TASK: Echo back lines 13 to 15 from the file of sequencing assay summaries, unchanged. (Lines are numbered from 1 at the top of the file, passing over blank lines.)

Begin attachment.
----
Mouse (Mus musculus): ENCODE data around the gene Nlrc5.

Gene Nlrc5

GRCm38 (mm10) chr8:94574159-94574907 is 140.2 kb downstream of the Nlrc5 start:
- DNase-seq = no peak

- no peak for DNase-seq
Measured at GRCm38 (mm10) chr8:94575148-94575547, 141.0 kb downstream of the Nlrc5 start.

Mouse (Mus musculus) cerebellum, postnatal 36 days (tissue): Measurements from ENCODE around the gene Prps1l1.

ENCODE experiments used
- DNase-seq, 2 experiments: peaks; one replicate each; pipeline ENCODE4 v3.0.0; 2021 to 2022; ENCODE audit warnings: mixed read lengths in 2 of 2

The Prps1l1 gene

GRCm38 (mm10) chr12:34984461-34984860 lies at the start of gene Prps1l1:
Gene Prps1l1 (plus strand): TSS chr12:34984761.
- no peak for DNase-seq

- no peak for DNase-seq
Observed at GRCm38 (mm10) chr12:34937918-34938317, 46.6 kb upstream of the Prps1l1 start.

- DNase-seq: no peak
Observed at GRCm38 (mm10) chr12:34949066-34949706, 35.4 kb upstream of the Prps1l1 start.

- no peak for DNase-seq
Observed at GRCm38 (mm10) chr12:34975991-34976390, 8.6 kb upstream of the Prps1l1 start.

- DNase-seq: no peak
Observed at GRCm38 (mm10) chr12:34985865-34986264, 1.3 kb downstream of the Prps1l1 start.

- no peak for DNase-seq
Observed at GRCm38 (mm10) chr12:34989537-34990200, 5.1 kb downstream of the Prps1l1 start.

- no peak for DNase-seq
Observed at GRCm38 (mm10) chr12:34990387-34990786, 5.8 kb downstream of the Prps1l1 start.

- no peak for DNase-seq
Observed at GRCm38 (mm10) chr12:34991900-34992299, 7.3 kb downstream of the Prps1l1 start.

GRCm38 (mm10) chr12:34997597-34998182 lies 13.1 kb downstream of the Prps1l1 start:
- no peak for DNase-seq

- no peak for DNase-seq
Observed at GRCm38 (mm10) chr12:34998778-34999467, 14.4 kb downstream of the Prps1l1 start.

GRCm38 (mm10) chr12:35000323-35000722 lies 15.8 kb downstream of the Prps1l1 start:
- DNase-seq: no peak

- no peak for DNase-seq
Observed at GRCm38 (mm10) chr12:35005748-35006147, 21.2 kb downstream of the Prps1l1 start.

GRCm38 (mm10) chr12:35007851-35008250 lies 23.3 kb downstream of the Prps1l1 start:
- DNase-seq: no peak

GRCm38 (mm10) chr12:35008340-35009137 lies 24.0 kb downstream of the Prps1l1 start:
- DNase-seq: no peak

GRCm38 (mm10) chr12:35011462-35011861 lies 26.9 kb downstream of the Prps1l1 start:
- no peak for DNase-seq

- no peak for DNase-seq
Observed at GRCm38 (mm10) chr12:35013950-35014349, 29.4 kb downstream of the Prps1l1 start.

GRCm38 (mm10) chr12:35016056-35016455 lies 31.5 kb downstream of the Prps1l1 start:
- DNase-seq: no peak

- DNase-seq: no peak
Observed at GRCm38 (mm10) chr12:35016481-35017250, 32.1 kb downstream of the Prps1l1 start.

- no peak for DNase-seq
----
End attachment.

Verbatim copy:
- no peak for DNase-seq

- no peak for DNase-seq
Observed at GRCm38 (mm10) chr12:34937918-34938317, 46.6 kb upstream of the Prps1l1 start.